What Manufacturing Leaders Must Know about OSHA Emergency Action Plans 

What Manufacturing Leaders Must Know about OSHA Emergency Action Plans 

Do you know the difference between an OSHA emergency action plan and basic workplace safety protocols? If not, you’re almost certainly putting your employees and facility at risk. 

We all know something about basic safety standards and try to minimize risks in our facilities. However, that hard work doesn’t always meet OSHA safety requirements—which means you’re gambling with your bottom line and inviting $10k-$100k+ fines every time the OSHA inspector stops by—even if you thought you knew how to prepare.

Here’s what you need to know to create a regulation-grade OSHA emergency action plan now, and reduce your risk for fines and safety violations.

What is an OSHA Emergency Action Plan?

An emergency action plan (EAP) is an OSHA-required document that facilitates and organizes employer and employee actions during workplace emergencies. Most companies, buildings, and organizations have some level of emergency action planning. What makes the OSHA EAP different is that it focuses on facilities that come with additional risk—like manufacturing plants or factories. 

A strong OSHA EAP doesn’t simply protect your workers and company in the event of an emergency; it helps prevent those emergencies in the first place and provides assistance to emergency response workers. For instance, a firefighter going into a burning home faces different risks than a firefighter headed to a chemical waste plant—and a well-executed EAP can help keep them safe. 

Is an OSHA EAP necessary? 

Yes. OSHA requires your business to have an up-to-code EAP. The complexity of that EAP might differ depending on the types of risks, materials, and number of employees at your facility, but even the smallest facilities need a plan. Not having a reliable EAP isn’t just a violation of OSHA code—it also puts your company and your employees at serious risk.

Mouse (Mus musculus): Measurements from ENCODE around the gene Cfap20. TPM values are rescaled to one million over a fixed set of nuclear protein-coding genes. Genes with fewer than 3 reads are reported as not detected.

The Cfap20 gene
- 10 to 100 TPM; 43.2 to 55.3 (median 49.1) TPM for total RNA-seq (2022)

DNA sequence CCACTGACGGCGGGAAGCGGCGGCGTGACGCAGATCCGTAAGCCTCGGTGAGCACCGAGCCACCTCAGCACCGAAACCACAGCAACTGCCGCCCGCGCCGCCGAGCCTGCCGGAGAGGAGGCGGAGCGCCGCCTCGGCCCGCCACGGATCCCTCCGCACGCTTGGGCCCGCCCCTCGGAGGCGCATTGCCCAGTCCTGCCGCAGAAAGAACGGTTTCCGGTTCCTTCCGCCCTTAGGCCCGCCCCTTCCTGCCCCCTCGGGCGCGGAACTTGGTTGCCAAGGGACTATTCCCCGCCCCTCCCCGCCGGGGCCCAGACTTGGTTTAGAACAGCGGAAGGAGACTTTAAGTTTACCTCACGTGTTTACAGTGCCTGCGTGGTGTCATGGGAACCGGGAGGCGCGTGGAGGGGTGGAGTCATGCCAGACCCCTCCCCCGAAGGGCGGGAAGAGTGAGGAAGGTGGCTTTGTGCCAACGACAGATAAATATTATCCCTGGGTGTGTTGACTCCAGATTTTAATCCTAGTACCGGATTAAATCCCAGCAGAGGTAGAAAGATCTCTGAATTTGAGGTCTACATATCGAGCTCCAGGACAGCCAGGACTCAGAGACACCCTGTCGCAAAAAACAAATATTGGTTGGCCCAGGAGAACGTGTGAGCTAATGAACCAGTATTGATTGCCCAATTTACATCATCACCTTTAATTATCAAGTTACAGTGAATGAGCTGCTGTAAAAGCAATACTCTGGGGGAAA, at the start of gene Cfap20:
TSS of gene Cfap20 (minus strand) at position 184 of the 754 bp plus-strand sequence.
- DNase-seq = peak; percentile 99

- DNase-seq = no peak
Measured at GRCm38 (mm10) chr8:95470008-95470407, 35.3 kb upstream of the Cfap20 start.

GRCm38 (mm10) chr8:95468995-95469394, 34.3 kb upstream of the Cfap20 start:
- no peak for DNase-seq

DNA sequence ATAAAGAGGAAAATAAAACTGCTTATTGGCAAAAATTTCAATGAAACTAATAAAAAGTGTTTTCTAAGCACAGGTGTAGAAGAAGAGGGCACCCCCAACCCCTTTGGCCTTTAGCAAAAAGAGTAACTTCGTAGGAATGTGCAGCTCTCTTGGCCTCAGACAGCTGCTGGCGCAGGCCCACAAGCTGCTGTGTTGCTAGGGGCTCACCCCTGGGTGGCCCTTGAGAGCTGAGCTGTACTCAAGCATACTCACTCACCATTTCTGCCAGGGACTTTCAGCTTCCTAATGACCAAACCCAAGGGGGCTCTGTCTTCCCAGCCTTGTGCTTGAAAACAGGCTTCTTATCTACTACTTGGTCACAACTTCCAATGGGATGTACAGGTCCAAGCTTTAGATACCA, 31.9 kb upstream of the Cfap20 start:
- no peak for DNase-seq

What are the key components of creating and maintaining an OSHA EAP?

There are four key steps to creating and maintaining an OSHA EAP:

Plan Development

Developing your emergency action plan is step one of a four-step process. The trick to developing an OSHA EAP is covering your bases. You know the risks of your facility. What are the architectural risks? What are the machinery and chemical risks? Where are your exits? Where is your protective gear? How many employees do you have? How much time do they have to leave the building in the event of a fire? A chemical leak? An explosion? Even a tornado!

A good EAP doesn’t reinvent anything about your facility, it merely creates step-by-step protocols for different emergency scenarios. Remember, you might know how to turn off a machine on a normal day, but panic over a fire can wipe that knowledge right out of your head. You and your employees need to keep this vital safety information at the ready. 

Feeling overwhelmed? Start with the OSHA EAP checklist or the OSHA EAP minimum requirements. If you’re missing a few checks, regroup and fill in the gaps. You can also work with a compliance expert to develop an EAP that covers OSHA regulations while staying site-specific.  

Establishing Authorities